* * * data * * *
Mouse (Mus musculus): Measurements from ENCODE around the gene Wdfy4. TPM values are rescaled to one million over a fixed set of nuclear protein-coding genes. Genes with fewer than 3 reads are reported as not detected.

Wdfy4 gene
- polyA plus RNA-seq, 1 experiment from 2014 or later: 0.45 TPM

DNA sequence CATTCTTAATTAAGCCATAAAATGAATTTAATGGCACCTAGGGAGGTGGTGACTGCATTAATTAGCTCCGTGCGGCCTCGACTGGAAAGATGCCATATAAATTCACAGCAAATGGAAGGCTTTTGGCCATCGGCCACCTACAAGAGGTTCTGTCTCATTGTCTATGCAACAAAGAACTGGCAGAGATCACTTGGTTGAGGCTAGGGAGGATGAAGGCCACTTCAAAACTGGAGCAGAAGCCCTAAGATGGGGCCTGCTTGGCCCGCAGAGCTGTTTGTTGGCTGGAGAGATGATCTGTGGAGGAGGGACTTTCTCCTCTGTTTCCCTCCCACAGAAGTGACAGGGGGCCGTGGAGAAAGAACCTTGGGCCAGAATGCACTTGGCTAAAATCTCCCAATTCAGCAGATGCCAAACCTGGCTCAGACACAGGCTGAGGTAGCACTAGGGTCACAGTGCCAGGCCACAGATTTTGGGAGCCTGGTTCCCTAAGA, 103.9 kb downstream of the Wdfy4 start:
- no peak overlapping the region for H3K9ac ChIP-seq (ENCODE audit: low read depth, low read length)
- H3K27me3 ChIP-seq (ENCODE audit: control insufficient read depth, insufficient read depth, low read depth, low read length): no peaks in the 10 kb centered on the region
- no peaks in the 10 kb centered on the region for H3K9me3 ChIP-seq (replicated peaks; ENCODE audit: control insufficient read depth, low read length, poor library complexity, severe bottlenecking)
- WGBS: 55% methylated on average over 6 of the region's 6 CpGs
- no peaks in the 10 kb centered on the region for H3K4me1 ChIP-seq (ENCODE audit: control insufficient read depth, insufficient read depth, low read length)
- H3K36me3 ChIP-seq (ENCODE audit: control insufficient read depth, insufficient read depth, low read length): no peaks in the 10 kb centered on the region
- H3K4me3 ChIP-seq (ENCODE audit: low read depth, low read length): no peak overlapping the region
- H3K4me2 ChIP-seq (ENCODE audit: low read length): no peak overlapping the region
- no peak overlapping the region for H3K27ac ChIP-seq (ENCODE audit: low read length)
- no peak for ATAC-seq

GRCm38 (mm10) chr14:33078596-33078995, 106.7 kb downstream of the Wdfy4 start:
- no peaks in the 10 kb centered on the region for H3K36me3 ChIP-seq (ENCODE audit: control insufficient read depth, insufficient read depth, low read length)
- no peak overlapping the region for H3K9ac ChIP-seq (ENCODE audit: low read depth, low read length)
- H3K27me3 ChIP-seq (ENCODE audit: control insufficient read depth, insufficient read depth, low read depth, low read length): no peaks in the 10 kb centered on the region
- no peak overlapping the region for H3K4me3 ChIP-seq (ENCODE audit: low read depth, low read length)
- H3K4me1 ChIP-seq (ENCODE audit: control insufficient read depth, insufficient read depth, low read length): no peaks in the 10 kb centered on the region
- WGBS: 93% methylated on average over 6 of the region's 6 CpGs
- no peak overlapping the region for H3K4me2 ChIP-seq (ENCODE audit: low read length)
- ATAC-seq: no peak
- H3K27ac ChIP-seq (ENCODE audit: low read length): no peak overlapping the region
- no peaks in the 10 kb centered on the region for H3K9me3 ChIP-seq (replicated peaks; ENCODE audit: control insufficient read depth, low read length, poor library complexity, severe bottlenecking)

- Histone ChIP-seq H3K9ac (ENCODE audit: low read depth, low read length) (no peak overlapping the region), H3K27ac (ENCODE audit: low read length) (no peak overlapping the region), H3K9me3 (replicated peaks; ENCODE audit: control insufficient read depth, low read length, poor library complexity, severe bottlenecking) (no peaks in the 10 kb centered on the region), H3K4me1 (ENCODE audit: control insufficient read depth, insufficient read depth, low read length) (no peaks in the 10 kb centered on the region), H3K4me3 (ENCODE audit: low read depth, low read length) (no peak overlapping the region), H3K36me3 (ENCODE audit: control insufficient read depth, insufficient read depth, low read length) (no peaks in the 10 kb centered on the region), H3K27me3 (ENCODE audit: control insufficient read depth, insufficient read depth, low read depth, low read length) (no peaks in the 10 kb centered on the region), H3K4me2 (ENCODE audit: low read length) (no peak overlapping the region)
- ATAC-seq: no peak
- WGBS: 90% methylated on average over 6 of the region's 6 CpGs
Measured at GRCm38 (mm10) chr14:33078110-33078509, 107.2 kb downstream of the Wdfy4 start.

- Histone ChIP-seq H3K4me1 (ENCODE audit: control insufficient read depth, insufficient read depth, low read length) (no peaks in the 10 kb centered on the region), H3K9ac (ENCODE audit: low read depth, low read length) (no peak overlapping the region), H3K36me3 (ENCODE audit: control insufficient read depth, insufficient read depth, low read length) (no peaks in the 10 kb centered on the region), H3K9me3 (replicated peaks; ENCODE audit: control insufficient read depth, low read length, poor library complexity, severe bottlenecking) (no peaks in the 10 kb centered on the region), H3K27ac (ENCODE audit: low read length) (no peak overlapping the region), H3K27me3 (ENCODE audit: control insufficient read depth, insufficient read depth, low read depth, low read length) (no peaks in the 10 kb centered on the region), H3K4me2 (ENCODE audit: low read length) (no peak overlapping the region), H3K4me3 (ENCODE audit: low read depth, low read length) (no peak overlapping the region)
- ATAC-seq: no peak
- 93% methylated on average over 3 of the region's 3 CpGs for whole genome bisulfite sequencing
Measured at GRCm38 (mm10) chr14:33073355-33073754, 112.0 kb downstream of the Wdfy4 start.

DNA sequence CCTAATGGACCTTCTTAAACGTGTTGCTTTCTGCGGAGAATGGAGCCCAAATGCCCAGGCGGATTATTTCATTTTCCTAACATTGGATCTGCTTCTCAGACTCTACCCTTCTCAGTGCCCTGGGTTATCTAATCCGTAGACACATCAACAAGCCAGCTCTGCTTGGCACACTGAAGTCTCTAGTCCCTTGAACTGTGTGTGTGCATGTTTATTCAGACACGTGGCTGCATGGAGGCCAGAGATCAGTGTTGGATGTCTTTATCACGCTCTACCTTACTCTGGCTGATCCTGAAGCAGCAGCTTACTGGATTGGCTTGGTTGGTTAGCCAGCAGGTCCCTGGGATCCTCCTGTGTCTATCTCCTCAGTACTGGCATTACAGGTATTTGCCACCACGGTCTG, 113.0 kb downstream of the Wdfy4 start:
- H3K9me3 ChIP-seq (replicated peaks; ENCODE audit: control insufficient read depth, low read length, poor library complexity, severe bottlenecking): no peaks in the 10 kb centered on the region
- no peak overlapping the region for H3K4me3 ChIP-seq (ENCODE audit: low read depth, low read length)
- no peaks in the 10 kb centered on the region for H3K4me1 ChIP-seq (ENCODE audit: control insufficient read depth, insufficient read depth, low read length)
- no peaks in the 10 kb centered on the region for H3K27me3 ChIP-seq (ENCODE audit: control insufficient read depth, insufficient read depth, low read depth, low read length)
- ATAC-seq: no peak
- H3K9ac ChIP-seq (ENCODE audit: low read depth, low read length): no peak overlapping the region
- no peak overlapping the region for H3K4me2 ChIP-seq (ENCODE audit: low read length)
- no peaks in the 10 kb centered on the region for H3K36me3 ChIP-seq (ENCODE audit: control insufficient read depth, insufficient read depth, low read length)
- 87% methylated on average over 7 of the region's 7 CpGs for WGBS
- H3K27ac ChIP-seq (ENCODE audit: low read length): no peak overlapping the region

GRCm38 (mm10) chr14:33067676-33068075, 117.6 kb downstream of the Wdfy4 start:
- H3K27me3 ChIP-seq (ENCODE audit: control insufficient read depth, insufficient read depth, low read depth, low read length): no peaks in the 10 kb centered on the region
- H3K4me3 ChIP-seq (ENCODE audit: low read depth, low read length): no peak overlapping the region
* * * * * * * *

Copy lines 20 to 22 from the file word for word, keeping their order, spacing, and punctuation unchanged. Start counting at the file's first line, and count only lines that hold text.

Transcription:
- H3K4me1 ChIP-seq (ENCODE audit: control insufficient read depth, insufficient read depth, low read length): no peaks in the 10 kb centered on the region
- WGBS: 93% methylated on average over 6 of the region's 6 CpGs
- no peak overlapping the region for H3K4me2 ChIP-seq (ENCODE audit: low read length)